I was quite looking forward to Galavant, the recent musical comedy from the US ABC network. A new music drama is still a very rare thing.
Alas, my enthusiasm has slipped considerably from the beginning of the first episode to the end. Sure, it has some attributes, but they are outweighed by its downright silliness. Silly can also be good, if it is executed with finesse.
Galavant is medieval merriment that centres around a dashing knight -he of the series title- played by Joshua Sasse. The opening sequence is downright Disney, with our hero on horseback, singing townsfolk, and music theatre schtick. It effectively crams backstory into a tight time frame so that we can get on with the story.
Galavant‘s fair maiden Madalena (Mallory Jansen) is kidnapped by the odious King Richard (Timothy Omundson) and forced into a royal wedding. At the fairytale moment when Galavant is about to thwart their wedding ceremony, Madalena surprises him: true love can go jump, she’d rather wealth and fame thanks very much. Bummer.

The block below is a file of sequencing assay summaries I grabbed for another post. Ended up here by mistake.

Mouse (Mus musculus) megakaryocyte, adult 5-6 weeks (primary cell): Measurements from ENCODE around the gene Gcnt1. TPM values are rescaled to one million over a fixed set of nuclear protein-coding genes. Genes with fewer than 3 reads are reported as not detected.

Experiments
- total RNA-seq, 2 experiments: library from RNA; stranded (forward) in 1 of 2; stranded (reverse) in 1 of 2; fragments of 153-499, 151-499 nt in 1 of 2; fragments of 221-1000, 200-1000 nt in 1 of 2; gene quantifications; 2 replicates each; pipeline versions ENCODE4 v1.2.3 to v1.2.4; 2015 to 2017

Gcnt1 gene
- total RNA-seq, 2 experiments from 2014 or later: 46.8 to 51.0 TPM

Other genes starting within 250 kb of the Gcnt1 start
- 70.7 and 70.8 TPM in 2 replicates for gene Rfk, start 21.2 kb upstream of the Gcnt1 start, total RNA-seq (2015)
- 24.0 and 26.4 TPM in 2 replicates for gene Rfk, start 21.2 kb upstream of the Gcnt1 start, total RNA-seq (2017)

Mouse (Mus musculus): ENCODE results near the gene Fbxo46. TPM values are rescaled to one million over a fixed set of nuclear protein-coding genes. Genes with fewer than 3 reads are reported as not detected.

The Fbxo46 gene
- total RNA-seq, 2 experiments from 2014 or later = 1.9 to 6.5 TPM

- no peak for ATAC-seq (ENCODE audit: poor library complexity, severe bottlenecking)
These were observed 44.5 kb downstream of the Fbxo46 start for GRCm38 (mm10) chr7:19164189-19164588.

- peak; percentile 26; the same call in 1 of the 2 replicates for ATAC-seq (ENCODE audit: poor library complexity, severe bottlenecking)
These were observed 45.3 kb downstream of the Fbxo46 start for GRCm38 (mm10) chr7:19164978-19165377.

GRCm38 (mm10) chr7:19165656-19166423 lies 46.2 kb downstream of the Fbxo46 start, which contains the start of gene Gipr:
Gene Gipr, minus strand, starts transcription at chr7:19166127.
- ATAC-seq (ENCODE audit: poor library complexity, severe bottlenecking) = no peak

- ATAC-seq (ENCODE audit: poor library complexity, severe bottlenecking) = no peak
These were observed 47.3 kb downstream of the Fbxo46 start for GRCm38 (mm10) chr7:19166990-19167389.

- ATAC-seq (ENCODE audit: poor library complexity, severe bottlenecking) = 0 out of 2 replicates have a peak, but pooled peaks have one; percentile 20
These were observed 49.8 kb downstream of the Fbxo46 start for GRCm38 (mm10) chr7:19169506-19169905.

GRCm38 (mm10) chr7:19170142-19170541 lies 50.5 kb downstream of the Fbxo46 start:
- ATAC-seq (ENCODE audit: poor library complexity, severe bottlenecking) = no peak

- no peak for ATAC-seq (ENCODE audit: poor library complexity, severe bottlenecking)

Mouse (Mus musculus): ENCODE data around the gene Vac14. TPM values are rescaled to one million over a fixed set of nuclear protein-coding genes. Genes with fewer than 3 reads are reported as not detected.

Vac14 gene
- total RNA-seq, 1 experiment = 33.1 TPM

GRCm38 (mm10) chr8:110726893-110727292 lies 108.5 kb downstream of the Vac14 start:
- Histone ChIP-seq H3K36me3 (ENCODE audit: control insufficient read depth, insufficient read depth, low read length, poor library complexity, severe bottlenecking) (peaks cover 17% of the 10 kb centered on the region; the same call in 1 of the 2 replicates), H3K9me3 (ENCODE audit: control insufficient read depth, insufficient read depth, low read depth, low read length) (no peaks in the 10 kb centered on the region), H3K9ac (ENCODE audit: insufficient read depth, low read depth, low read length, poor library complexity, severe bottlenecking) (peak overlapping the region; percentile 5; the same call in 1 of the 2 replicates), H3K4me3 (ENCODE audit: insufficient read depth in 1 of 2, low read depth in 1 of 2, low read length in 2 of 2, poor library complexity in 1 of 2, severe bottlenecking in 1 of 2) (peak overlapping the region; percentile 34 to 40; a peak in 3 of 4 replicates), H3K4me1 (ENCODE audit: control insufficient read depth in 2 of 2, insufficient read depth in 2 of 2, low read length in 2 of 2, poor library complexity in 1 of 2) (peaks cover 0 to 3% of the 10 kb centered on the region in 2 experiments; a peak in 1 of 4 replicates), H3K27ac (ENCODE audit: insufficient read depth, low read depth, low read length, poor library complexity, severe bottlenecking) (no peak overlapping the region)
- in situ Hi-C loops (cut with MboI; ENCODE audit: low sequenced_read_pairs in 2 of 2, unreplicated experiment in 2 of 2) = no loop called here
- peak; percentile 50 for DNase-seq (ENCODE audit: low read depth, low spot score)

But Galavant is still a local hero and thorn in the side of the King, who sends in Princess Isabella (Karen David) as a bit of a double agent, to convince Galavant to visit his castle.
Joshua Sasse (now engaged to one Kylie Minogue) is indeed leading man material. Like a medieval Hugh Jackman, he has the tall, dark & handsome package and isn’t afraid to sing. He has recently been cast in a new US pilot No Tomorrow, leading to speculation Galavant won’t survive beyond its 2 seasons.
Less appealing is Timothy Omundson hammy King Richard, over-acting with bad jokes. Perhaps it would fit a Spamalot stage -here it’s just irritating. Mallory Jansen’s Kardashian-esque Queen Madalena fails to provide enough relief from unsubtle characterisations.
The costumes are spotless, the man-servant is black, and the performance style is contemporary despite the period.
The second attribute, I did say there were two, are the musical numbers by the gifted Alan Menken and Glenn Slater. It may not be Menken’s best work, but the songs are accessible.
However I found the show’s biggest problem is that it doesn’t appear to now whom its audience is: youth / women / music theatre aficionados…..
At just 30 minutes, Galavant is a light diversion that will have you hummin’ the tunes while you’re wondering how the crown managed to slip along the way.
Galavant airs 8pm Tuesday on 7flix.